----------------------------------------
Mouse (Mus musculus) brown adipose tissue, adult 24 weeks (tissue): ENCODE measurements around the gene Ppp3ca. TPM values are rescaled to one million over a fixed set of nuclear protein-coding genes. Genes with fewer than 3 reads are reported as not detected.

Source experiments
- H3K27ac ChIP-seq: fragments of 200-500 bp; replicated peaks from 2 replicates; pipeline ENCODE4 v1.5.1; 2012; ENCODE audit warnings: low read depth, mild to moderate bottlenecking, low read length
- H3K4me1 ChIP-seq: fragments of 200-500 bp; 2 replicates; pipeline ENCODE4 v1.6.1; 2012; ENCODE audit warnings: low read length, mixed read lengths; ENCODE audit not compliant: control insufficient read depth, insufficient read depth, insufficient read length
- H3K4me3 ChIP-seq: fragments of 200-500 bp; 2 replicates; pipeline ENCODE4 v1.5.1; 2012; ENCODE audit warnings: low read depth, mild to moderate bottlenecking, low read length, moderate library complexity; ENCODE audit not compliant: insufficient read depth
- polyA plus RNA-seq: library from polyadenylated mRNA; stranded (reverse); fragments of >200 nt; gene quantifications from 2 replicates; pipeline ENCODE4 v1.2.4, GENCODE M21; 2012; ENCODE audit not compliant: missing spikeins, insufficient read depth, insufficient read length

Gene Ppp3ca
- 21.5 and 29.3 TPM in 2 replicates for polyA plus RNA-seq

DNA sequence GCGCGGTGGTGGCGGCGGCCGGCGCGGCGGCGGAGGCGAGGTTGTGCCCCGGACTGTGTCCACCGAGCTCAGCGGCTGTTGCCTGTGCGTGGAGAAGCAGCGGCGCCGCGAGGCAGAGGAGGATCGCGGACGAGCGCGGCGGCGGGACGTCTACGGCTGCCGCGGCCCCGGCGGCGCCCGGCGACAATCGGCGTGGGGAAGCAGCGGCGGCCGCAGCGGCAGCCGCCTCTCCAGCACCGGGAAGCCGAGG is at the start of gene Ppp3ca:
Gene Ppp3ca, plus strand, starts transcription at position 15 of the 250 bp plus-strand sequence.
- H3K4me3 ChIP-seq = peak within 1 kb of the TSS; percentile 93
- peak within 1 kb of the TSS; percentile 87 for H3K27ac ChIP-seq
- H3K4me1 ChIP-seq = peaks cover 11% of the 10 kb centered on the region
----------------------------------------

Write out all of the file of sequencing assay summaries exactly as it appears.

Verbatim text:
Mouse (Mus musculus) brown adipose tissue, adult 24 weeks (tissue): ENCODE measurements around the gene Ppp3ca. TPM values are rescaled to one million over a fixed set of nuclear protein-coding genes. Genes with fewer than 3 reads are reported as not detected.

Source experiments
- H3K27ac ChIP-seq: fragments of 200-500 bp; replicated peaks from 2 replicates; pipeline ENCODE4 v1.5.1; 2012; ENCODE audit warnings: low read depth, mild to moderate bottlenecking, low read length
- H3K4me1 ChIP-seq: fragments of 200-500 bp; 2 replicates; pipeline ENCODE4 v1.6.1; 2012; ENCODE audit warnings: low read length, mixed read lengths; ENCODE audit not compliant: control insufficient read depth, insufficient read depth, insufficient read length
- H3K4me3 ChIP-seq: fragments of 200-500 bp; 2 replicates; pipeline ENCODE4 v1.5.1; 2012; ENCODE audit warnings: low read depth, mild to moderate bottlenecking, low read length, moderate library complexity; ENCODE audit not compliant: insufficient read depth
- polyA plus RNA-seq: library from polyadenylated mRNA; stranded (reverse); fragments of >200 nt; gene quantifications from 2 replicates; pipeline ENCODE4 v1.2.4, GENCODE M21; 2012; ENCODE audit not compliant: missing spikeins, insufficient read depth, insufficient read length

Gene Ppp3ca
- 21.5 and 29.3 TPM in 2 replicates for polyA plus RNA-seq

DNA sequence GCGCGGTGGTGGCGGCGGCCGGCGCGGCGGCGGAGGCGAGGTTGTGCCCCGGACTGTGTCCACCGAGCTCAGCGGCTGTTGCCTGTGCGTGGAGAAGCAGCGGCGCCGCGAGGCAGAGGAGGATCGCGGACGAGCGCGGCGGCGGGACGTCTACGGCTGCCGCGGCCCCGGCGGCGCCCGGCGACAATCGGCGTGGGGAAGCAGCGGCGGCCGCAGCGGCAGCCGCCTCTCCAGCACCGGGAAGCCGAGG is at the start of gene Ppp3ca:
Gene Ppp3ca, plus strand, starts transcription at position 15 of the 250 bp plus-strand sequence.
- H3K4me3 ChIP-seq = peak within 1 kb of the TSS; percentile 93
- peak within 1 kb of the TSS; percentile 87 for H3K27ac ChIP-seq
- H3K4me1 ChIP-seq = peaks cover 11% of the 10 kb centered on the region